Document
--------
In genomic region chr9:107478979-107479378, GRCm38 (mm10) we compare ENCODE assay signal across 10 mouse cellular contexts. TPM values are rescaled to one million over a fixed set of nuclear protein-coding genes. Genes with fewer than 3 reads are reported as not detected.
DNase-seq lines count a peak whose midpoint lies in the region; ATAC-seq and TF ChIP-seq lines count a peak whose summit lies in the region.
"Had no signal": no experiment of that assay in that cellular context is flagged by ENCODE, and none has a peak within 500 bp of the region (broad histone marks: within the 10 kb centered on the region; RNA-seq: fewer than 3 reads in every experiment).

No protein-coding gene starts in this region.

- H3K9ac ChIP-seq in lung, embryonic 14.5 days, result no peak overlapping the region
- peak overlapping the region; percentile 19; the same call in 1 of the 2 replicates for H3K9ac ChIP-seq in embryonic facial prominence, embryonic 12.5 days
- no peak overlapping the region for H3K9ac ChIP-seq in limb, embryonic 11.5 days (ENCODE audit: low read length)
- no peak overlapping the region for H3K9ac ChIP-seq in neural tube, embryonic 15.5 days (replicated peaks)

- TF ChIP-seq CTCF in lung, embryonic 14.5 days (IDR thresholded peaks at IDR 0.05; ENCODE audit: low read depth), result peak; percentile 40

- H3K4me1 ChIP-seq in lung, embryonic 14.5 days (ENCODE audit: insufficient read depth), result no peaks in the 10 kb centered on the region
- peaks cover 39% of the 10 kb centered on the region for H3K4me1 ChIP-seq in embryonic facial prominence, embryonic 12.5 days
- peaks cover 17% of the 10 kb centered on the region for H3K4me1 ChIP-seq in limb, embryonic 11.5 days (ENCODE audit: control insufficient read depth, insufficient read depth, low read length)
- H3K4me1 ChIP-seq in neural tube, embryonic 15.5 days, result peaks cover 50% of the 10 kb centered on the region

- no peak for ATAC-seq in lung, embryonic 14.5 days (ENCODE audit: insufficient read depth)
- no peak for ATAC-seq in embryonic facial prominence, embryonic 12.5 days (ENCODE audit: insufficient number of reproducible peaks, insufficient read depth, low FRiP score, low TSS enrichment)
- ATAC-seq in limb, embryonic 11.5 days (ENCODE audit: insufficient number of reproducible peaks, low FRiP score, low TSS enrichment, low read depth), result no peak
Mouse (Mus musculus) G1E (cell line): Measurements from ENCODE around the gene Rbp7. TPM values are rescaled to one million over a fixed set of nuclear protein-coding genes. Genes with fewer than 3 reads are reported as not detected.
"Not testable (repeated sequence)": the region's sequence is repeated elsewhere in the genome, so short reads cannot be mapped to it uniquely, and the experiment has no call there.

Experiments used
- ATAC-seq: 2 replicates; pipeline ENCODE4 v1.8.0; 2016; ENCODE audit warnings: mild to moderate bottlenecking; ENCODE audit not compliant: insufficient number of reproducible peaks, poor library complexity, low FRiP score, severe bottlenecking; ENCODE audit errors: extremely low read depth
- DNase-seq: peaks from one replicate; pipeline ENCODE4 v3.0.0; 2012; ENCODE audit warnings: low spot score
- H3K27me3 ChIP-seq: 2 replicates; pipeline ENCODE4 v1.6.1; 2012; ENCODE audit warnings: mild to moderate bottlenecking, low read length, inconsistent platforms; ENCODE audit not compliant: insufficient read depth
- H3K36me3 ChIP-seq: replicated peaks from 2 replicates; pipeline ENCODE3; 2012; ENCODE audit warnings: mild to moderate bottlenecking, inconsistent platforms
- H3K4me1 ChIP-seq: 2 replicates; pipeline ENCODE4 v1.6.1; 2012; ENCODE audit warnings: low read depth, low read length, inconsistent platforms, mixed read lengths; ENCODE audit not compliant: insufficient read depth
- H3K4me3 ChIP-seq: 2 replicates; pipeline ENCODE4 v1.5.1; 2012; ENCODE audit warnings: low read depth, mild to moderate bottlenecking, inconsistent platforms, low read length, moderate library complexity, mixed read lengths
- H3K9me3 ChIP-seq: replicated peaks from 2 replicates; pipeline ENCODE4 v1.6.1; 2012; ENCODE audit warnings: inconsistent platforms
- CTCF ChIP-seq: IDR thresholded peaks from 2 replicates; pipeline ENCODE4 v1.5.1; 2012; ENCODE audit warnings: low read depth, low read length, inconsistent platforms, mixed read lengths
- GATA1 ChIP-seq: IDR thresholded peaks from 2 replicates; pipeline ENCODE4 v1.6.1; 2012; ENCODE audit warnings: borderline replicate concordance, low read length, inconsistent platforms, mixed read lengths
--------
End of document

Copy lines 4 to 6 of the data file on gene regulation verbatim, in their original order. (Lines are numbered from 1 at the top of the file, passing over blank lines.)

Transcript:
No protein-coding gene starts in this region.

- H3K9ac ChIP-seq in lung, embryonic 14.5 days, result no peak overlapping the region
- peak overlapping the region; percentile 19; the same call in 1 of the 2 replicates for H3K9ac ChIP-seq in embryonic facial prominence, embryonic 12.5 days